The food in Myanmar is kind of a melting pot.  I would say it’s a mix of Thai and Indian for the most part with a fair amount of Japanese  options (especially in Yangon). I recommend being overly cautious about meat consumption, and that of raw foods, ice, etc. there are tourist restaurants that will specify that everything is boiled, purified, etc. and in that case you’re probably fine.


The local currency is over inflated, so everything in Myanmar is far more expensive than it should be. You can dig for deals, but it’s hard to find anything less than $15-$20pp per night in ok accommodations – most hotels are insanely priced and certainly not worth the money.  Food is still relatively cheap, looking at $2-$3 a plate in a decently priced place, but of course the more touristy places try and charge $6-$10. Again, not even close to worth it. After being in Thailand or any other country in south east Asia you will think it’s quite pricey. Hiring a motorbike for the day will run you $15-$20 or a taxi $30-$45 (depending on your negotiation skills on the street).

Also ATMs were only introduced in Myanmar over the past year, so the bank fees are quite high and many of them have very low limits on withdrawals. Some ATMs will only let you take out $50 and they charge a $5 bank fee to withdrawal money. KGB Bank lets you take out up to $500, so it’s a much better bet.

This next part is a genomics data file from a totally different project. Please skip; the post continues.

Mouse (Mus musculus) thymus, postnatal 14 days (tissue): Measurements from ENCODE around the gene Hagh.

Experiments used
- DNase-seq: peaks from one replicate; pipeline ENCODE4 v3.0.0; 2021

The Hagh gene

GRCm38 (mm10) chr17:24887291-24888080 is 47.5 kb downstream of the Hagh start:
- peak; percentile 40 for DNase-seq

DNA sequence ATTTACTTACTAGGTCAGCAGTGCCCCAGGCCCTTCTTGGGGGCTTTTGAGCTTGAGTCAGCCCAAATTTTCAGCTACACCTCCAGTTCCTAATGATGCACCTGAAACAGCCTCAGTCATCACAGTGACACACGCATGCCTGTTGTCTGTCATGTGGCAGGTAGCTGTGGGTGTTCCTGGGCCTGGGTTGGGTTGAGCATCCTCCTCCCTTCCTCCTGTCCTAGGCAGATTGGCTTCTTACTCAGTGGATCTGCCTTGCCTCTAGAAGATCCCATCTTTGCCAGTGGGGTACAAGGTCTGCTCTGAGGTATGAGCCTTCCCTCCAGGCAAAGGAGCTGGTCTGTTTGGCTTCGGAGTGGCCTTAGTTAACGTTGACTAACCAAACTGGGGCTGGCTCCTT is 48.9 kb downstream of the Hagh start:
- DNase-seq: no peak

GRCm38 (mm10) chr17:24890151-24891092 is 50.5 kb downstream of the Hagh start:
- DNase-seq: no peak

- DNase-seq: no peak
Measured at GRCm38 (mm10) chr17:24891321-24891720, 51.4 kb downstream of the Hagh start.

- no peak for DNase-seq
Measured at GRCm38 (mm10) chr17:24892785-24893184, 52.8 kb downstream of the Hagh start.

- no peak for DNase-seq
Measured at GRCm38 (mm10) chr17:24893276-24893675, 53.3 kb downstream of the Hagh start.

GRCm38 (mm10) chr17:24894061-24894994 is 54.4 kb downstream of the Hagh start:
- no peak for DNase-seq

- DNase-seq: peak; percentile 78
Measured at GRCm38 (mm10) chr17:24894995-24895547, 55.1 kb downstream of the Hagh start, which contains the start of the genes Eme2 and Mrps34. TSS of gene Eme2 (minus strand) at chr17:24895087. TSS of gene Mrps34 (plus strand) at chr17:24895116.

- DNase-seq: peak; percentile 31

The country as a whole is somewhat conservative.  The vast majority of the population is Buddhist, they pray often and wear very covering clothing, even in the hottest times of the year.  As a tourist, I understand we are not necessarily used to wearing floor length skirts and shirts that cover our shoulders in extreme heat, but remember you are in their home.  It is absolutely disrespectful to wear shorts and a tank top when visiting their holy sites (which most Pagodas and sights in Myanmar are).  Some sights will provide you with a floor length skirt to put over your shorts, some may ask you to go home and others may just look the other way.  In all three of those scenarios however, know that you will have offended some percentage of the local population and should make a serious effort not to do so when visiting.  General rules are – no spaghetti straps (as they put it), no shorts, and no shoes/socks in any temple (this includes Pagodas).  They have places to put your shoes when arriving at the temple, but it is definitely easier to be wearing sandals that just slide on and off when visiting many sites in a day.  Just my two cents!